At the entrance of the Roman library of Celcus in Ephesus, in what is now Turkey, visitors are greeted by the four foundation concepts of a philosophy of inquiry that has been with us in a formalized manner some 2400 years. Sophia, Arete, Ennoia, Episteme. Wisdom, virtue, intelligence, knowledge. These concepts lend structure and discipline to our natural human curiosity and hence inquiry of the phenomena around us. People, by using their intelligence, are capable of expanding their knowledge, but they should do so with wisdom and with a virtuous end in mind.
This is what Teknos is about. Expanding knowledge. Of course, people must come to know what others before them have learned. This is completely necessary. If people don't learn what is already known, any attempts at expansion of knowledge will likely lead to the discovery of what is already known by others, which is redundant and not particularly productive. Among other things, wisdom tell us to learn what others already have learned and much of education consists of just that. Wisdom doesn't end there, however. It seeks the expansion of knowledge. New things are learning by observation and experimentation, but unless they are passed on to others, many of those "others" will consume their time learning these same new things as well. More redundancy—but thousands, if not millions of times over. Over the millennia, the exchange of newly uncovered knowledge has been accelerated in particular by the invention of writing as well as huge technological improvements in the transmission of that writing. And Teknos is part of that.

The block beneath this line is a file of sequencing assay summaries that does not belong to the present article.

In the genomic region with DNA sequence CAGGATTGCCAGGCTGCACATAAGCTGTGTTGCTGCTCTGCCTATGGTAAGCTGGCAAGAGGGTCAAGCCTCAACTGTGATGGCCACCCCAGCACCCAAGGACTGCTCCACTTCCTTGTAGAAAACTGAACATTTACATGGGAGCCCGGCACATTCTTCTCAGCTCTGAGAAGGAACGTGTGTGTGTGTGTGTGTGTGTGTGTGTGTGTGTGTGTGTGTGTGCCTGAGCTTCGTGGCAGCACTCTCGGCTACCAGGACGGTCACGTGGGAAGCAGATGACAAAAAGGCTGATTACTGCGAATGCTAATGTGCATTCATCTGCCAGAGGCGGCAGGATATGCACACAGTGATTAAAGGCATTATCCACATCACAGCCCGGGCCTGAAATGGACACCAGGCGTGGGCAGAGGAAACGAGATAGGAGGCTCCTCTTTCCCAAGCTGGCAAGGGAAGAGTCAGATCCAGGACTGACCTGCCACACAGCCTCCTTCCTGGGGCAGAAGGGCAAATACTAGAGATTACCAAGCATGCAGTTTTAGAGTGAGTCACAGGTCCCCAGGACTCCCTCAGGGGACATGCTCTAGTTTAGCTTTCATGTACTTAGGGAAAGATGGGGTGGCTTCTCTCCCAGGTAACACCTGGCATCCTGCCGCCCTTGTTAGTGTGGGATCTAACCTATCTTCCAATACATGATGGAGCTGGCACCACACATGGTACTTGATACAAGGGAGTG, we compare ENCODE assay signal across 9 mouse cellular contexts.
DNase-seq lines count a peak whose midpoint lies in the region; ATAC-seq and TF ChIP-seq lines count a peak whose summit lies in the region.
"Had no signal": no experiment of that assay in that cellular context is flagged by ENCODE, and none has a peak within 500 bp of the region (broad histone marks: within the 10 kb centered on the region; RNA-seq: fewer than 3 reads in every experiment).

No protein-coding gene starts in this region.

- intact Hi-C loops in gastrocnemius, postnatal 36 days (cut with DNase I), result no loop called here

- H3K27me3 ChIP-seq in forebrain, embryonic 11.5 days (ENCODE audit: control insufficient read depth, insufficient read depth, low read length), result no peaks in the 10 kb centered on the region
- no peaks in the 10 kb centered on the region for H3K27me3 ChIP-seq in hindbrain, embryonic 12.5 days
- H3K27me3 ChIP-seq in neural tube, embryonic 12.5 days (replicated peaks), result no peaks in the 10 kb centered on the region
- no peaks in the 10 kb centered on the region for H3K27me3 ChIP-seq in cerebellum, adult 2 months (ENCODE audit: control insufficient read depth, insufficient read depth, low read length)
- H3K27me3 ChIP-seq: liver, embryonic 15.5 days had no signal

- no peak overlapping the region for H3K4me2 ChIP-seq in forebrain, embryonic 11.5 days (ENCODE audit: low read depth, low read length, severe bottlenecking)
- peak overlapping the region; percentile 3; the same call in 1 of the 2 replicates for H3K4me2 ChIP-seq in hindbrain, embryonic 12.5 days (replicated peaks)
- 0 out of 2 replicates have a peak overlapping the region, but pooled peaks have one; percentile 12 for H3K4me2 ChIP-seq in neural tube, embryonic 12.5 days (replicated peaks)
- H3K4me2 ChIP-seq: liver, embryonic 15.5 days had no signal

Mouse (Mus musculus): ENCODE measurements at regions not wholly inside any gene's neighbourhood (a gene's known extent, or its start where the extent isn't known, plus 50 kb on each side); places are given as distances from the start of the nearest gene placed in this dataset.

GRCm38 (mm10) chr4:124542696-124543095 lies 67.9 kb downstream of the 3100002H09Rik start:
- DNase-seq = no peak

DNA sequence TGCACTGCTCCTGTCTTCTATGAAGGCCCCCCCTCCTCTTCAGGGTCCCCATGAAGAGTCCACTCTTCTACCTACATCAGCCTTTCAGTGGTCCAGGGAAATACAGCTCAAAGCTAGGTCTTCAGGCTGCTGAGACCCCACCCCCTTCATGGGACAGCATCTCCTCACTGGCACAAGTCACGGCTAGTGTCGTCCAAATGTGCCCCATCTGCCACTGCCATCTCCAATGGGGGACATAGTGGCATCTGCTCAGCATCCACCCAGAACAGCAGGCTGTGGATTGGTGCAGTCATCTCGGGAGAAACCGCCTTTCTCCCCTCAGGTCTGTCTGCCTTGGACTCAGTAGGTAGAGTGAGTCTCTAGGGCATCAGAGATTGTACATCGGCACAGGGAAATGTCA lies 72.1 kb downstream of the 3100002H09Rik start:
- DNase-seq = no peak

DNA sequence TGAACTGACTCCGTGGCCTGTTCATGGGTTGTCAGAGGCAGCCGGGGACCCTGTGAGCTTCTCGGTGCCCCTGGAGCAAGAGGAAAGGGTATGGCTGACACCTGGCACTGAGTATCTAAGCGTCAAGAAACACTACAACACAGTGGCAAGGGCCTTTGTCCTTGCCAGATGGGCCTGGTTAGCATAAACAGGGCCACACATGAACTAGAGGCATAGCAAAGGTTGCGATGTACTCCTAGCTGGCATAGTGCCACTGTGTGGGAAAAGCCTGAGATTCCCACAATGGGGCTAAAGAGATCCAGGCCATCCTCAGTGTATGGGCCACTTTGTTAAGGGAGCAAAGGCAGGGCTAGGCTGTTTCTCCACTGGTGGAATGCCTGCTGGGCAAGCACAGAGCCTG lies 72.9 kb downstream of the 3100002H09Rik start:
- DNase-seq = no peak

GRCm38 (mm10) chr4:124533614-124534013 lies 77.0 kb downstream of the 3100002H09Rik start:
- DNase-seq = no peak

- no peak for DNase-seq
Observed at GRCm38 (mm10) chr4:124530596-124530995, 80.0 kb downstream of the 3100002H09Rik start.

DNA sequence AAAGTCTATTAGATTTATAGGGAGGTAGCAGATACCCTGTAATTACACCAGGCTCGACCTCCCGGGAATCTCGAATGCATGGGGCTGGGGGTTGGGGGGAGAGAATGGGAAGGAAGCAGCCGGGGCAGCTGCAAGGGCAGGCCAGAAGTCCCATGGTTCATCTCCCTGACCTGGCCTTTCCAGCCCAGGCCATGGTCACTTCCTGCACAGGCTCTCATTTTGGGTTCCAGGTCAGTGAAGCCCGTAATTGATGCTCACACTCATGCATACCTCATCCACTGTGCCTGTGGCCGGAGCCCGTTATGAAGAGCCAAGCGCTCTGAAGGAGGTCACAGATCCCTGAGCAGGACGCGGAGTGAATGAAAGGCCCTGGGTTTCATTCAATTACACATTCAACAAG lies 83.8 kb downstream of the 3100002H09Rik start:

For centuries now, scientific discoveries have been added to the human knowledge base via publication of books and journals. As the knowledge base expands, we encounter both the universally famous publications as well as certain highly specialized ones. Today, most of these discoveries are done at the graduate and post-doctoral levels of inquiry, but curious, disciplined high school students with a hefty grasp of a disciple's knowledge base can also inquire and discover new things. Teknos lets them distribute their findings.
Teknos doesn't just happen automatically, however. Of course, it requires the sine qua non of worthwhile student discoveries frequently nudged on by faculty members and mentors. It also requires a body of knowledgeable and skilled students editors to select and assemble the work of their peers. And it requires the fiscal support of a sponsor such as Raytheon.
I am certain the reader will find this year's selection of articles to be worthy of the serious claim of expanding human knowledge. This year's articles examine findings in micro and neurobiology, biochemistry, computer science, astronomy, environmental management, atmospheric modeling and biomedical engineering. To quote Roger Bacon from Opus Magus, "unless the mind discovers a fact by the path of experience, one cannot sort the real from the imagined."
Division Manager for Science and Technology
Teknos Sponsor 2004-2007
Thomas Jefferson High School for Science & Technology